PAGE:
open Fri–Sun, 12–24h
Art is our first language. Throughout the year, Het HEM presents a range of temporary art programmes as well as more permanent art installations.
Simon(e) van Saarloos
“We must bring about the end of the world as we know it.”
There is always music to listen to at Het HEM, with programmes focused on experimental ways to create, present and experience music in the building through listening sessions, live shows, and musical artis-in-residence initiatives.
Come by for a drink and a bite, wine and dine at our restaurant, or settle down on our sunny terrace on the Costa del Zaano.
Het HEM loves books. During your visit, come lose yourself in the library's rich selection or discover new favourites in the SANZ Shop.
Situated in a former munitions factory, Het HEM is a new home for contemporary culture.
The building's industrial design and our experimental art programme bring ambience and meaning to every event.
Facial Weaponization Suite (2012–2015)
Fag Face Mask – October 20, 2012, Los Angeles, CA, (2012) pink
Mask – May 31, 2013, San Diego, CA, (2013) black
Mask – November 20, 2013, New York, NY, (2013) blue
Mask – May 19, 2014, Mexico City, Mexico, (2014) white
Facial Weaponization Communiqué: Fag Face (2012)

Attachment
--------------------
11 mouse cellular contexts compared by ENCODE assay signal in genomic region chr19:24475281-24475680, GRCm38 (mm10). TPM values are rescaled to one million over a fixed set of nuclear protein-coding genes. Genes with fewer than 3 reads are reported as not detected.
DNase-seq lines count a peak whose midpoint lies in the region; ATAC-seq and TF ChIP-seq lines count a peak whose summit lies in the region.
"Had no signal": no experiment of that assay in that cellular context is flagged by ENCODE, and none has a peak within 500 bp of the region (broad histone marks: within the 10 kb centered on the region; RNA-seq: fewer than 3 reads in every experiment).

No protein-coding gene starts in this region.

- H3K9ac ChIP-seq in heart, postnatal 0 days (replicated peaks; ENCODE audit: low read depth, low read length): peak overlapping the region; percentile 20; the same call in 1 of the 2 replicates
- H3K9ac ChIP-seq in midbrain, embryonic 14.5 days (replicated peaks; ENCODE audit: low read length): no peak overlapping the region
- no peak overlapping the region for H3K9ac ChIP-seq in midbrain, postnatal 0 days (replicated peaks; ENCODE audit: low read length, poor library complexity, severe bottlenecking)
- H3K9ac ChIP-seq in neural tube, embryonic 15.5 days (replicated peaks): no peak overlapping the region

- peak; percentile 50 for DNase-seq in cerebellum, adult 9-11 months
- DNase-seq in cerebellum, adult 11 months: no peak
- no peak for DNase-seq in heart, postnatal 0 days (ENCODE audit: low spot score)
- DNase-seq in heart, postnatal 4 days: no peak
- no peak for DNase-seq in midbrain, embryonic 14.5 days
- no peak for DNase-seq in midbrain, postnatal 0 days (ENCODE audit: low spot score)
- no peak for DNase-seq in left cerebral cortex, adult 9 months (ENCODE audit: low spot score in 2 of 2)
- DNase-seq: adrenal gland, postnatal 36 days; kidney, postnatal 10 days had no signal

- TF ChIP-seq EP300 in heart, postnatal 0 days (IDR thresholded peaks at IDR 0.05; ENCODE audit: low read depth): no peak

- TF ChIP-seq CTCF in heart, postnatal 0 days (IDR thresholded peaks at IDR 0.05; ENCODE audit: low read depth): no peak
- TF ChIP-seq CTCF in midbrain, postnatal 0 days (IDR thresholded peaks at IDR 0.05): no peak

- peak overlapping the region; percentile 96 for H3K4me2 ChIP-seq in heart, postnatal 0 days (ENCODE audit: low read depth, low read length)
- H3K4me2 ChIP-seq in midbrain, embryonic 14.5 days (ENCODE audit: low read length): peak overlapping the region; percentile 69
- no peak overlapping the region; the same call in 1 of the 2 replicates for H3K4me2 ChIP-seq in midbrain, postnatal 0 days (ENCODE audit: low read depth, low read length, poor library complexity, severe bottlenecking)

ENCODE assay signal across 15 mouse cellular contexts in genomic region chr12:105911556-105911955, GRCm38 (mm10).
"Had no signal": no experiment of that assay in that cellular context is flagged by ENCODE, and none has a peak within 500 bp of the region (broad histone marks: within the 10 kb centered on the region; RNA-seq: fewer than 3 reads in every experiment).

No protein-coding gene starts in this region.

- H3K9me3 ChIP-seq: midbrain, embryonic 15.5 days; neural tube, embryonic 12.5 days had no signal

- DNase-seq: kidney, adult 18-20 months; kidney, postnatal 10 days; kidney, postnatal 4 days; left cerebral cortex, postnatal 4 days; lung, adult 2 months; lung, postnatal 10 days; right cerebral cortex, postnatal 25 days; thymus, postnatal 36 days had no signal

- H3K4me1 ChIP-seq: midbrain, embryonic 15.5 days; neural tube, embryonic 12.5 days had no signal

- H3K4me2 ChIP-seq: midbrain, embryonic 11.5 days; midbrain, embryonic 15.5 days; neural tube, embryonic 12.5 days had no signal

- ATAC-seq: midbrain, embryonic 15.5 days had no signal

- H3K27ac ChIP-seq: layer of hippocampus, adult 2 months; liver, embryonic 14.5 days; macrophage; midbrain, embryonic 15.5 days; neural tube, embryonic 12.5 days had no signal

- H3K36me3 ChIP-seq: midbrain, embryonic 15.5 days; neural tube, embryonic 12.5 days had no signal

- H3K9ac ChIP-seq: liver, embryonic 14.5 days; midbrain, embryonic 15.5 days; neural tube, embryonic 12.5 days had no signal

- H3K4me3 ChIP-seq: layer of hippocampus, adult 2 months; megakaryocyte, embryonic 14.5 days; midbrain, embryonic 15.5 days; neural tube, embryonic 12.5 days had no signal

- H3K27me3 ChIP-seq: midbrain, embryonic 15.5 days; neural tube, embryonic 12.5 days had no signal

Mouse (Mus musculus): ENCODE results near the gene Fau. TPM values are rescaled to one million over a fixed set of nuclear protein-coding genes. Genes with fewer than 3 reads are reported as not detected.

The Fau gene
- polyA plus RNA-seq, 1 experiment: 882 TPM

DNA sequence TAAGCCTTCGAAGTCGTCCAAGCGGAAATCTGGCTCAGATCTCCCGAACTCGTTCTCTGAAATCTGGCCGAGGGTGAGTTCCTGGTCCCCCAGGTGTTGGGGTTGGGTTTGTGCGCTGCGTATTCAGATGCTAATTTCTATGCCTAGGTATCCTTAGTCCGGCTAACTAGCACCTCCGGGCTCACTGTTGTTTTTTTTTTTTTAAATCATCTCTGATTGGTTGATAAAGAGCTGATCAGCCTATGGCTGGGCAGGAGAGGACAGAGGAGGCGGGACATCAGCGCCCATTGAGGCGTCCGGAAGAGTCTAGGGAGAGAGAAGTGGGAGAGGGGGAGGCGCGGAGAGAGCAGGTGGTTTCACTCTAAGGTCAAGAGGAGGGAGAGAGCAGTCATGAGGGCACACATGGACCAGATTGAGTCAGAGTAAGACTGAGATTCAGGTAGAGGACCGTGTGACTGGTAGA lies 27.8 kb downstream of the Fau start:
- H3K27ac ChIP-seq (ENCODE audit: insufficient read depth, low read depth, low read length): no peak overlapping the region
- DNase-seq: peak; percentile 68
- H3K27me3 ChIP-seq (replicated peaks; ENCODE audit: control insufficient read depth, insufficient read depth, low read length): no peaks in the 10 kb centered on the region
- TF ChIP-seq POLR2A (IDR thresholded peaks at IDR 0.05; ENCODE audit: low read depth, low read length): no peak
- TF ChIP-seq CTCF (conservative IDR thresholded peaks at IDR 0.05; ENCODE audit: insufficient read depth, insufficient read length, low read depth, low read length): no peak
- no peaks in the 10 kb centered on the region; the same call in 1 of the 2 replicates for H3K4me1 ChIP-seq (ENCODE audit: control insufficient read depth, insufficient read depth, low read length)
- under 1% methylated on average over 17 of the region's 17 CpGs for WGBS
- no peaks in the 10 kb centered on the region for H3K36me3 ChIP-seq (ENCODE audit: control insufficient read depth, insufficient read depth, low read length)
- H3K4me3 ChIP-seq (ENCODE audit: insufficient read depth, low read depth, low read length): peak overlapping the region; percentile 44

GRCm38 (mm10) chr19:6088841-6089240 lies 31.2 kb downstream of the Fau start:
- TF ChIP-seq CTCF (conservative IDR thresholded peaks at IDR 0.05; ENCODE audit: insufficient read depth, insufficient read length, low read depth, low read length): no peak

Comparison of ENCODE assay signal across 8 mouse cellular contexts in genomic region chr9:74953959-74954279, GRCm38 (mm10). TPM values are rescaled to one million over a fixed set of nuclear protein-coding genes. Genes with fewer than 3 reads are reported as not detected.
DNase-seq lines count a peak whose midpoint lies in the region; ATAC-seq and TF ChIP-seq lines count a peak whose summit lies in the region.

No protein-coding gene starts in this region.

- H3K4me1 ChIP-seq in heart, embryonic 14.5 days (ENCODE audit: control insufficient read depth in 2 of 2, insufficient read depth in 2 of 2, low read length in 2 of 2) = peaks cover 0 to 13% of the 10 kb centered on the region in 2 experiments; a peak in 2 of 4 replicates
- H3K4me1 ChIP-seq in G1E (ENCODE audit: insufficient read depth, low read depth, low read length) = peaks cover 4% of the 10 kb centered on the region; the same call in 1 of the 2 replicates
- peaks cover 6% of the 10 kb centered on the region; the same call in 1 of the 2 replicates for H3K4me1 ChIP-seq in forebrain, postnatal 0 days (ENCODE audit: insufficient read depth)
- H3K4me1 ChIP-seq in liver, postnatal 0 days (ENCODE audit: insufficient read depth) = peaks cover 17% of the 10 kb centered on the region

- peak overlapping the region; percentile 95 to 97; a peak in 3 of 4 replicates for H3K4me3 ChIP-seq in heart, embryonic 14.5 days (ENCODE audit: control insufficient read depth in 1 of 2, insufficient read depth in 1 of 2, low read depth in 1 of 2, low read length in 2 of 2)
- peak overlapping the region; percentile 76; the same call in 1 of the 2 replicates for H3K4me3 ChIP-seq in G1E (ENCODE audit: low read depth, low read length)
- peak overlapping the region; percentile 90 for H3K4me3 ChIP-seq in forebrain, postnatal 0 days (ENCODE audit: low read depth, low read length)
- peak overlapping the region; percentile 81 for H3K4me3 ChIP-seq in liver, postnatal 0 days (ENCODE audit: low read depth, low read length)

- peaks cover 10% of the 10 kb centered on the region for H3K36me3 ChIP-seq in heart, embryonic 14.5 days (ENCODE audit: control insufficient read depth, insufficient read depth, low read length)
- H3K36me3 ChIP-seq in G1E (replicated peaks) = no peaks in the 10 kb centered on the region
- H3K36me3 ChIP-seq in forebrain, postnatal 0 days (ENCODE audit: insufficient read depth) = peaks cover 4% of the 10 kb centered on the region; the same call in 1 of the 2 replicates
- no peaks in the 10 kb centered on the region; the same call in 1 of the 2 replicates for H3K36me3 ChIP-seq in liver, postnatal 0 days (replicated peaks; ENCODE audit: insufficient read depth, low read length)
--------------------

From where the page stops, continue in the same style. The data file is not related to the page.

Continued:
Vincent van Velsen:
He was one of the first artists to ask questions at the advent of digital surveillance methods. Various types of surveillance constantly keep an eye on us and therefore at least partially determine our lives. Zach Blas poses critical questions about our digital being and the internet of things. For example, he explored how machine learning is getting better and better at identifying and recording us, but is also capable of attributing certain character traits to us, which relate to our identity. He refers tot he fact surveillance systems can determine a person’s sexual orientation through its cameras. But these technologies – including their traditional relation to photographic media – also operate on the basis of numerous prejudices, which are programmed into the technology by the engineers’ subjectivity. In other words, so-called neutral systems are not neutral at all. Blas wanted to arm us against these systems, the eye of the state and data gathering of private companies. So, he developed a way of creating a mask that could not be detected by facial recognition technology. These masks give (back) privacy and invisibility to the wearer.
Collection Design Museum Den Bosch Aquired with support of The Mondriaan Fund